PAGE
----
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Hi, everybody. Welcome back to Know Your Verbs. My name is Alisha. And in this lesson, we're going to talk about the verb "pass." Let's get started.
Okay. The basic definition of the verb "pass" is to move beyond someone or something. Examples, "Let's pass this car." "I passed you on campus earlier."
So, let's talk about the conjugations of this verb.
Present, "pass," "passes."
Past, "passed."
Past participle, "passed."
Progressive, "passing."
Okay. So, now, let's talk about some additional meanings for this verb. The first additional meaning is to decline something. So, for example, let's imagine a conversation between two people. A, "Want some cake?" B, "I'll pass."
The second example, "I'm going to pass on drinks tonight." Okay. So, in both of these example situations, we see someone declining. They use the expression, "I'll pass," or, "I'm going to pass." So, "to pass" means like to refuse or to decline something. It's kind of gentle, but it's just quick also. So, it's very clear, but rather gentle, too, like, "Ah, do you want to go for drinks?" "Hmm, I'll pass," or, "I'm going to pass on that for tonight." Something like that is very quick and easy to understand, but also a casual no, in other words.
Okay. Let's go to the second meaning for this verb. The second meaning is to go beyond an amount or to go beyond a specific day. Some examples of this, "Our channel passed one million subscribers this year." "Don't eat that. I think the expiration date is passed." So, in both of these example sentences, we see that some amount or some date has been moved beyond. So, in the first example sentence, "Our channel passed one million subscribers this year," it means our channel went beyond one million subscribers. So, there was some goal or some point, one million in this case, and we went above that or beyond that.
In the second example sentence, it's a date, specifically, the expiration date for a product or you might know like the best buy date. It's sometimes different, but the expiration date is like the last day that the product can be eaten or the last safe day to consume the product. So, "The expiration date has passed," means that the product is beyond that date. So, in both of these examples, we're seeing some amount or some specific day, and then we're talking about going beyond that. So, this is another meaning of the verb "pass."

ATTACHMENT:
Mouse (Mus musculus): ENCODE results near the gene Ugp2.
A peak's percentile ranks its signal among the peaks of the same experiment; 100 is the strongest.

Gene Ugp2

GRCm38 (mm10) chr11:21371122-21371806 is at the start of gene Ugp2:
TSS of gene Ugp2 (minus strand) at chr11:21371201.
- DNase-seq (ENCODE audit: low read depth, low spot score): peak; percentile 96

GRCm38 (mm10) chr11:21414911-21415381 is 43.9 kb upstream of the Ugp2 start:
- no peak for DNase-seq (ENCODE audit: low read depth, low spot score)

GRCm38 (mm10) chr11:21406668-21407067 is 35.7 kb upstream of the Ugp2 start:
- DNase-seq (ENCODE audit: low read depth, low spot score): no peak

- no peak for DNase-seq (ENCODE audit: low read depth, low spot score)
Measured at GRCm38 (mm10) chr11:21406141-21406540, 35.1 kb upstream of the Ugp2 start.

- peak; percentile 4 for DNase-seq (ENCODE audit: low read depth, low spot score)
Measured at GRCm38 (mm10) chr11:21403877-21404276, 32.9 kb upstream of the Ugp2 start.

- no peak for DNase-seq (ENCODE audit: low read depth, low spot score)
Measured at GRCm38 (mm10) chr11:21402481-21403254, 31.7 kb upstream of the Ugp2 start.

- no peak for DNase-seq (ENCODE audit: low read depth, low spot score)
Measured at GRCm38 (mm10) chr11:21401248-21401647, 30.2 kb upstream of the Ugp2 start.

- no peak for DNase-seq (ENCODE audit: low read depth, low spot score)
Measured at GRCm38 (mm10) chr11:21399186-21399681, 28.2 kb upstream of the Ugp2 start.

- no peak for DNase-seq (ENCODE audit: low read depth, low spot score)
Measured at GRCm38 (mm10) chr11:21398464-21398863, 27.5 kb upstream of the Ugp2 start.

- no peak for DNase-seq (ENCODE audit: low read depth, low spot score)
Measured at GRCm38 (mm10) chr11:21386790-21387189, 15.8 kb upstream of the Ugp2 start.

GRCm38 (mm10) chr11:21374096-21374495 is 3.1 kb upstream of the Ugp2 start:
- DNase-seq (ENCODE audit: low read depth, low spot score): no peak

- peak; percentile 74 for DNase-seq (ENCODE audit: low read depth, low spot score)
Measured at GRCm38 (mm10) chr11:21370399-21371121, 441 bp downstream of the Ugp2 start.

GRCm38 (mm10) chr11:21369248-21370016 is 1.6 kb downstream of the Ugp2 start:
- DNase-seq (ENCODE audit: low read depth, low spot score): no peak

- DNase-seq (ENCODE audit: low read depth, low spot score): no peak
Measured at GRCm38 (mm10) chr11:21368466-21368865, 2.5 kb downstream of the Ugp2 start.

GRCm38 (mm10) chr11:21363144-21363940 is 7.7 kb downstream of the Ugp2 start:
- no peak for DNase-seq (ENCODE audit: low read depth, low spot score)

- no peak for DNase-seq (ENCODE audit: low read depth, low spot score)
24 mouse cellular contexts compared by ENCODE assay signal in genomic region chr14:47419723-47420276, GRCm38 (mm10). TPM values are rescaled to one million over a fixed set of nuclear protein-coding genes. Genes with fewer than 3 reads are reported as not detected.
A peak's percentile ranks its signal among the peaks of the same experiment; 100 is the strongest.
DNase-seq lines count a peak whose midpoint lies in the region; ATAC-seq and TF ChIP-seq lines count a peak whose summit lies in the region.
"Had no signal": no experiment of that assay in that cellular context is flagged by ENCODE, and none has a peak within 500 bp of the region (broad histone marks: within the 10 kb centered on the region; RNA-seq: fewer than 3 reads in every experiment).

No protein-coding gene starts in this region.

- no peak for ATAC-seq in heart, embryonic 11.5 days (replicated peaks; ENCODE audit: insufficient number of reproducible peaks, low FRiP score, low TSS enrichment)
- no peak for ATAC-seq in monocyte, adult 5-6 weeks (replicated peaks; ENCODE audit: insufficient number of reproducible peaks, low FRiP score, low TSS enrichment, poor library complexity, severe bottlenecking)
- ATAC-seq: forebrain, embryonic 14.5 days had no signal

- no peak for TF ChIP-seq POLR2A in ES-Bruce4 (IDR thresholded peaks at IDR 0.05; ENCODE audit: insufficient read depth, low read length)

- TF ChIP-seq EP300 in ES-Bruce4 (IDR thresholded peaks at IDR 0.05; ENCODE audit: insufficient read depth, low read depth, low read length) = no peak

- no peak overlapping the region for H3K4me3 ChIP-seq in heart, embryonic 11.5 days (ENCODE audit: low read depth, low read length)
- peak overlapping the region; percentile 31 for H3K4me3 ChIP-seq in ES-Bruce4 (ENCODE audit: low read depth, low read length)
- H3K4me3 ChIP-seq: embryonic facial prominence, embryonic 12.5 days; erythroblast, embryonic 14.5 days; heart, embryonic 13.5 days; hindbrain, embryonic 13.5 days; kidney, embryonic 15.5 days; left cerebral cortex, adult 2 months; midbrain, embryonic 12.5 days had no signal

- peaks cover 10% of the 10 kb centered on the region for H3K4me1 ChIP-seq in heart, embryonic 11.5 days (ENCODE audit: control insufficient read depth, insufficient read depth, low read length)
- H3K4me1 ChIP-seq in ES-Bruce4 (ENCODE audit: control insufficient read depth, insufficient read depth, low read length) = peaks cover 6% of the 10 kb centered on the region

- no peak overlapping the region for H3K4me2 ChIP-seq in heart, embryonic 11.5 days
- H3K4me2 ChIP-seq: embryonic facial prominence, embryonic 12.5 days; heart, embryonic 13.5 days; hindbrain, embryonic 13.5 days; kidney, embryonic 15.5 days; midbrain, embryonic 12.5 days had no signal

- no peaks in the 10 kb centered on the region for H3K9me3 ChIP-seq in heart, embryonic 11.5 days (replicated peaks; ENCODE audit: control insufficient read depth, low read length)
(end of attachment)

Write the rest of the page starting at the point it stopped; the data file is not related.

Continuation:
The third meaning is to be successful, as in a test or an application, something like that. Examples of this, "I passed the test." "If the house passes inspection, we can move in next week." So, both of these are referring to successfully completing something or like successfully, like achieving something. So, in the first example, "I passed the test," it means I finished the test and I had an acceptable score. But we use "pass." It's much easier to explain with "pass." In the second example sentence about a house inspection, the situation is if we pass the inspection, So, meaning, if the house is inspected and it's considered acceptable, we can move in next week. So, this means like there's some kind of check, some kind of grading, or inspection, or examination. And if that's okay, great. We're successful. So, this is another meaning of "pass."
The fourth meaning is to give something. This is usually within the range of our bodies. So, some examples of this, "Can you pass me the salt?" "She passed him $100." So, in both of these examples, we're kind of imagining situations where people are pretty close to each other. So, "Can you pass me the salt?" is a request. Like maybe you're sitting at the same table with someone and you can reach them with your arm, or you can reach pretty close to them, anyway. In the second example sentence, "She passed him $100." It's like they must be pretty close. They're probably pretty close. There was some object they could pass, So, they could give to the other person within arm's reach, within a distance of their arms. So, "pass" can just mean to give something. Like this motion, usually, it's like passing something. It's kind of this image.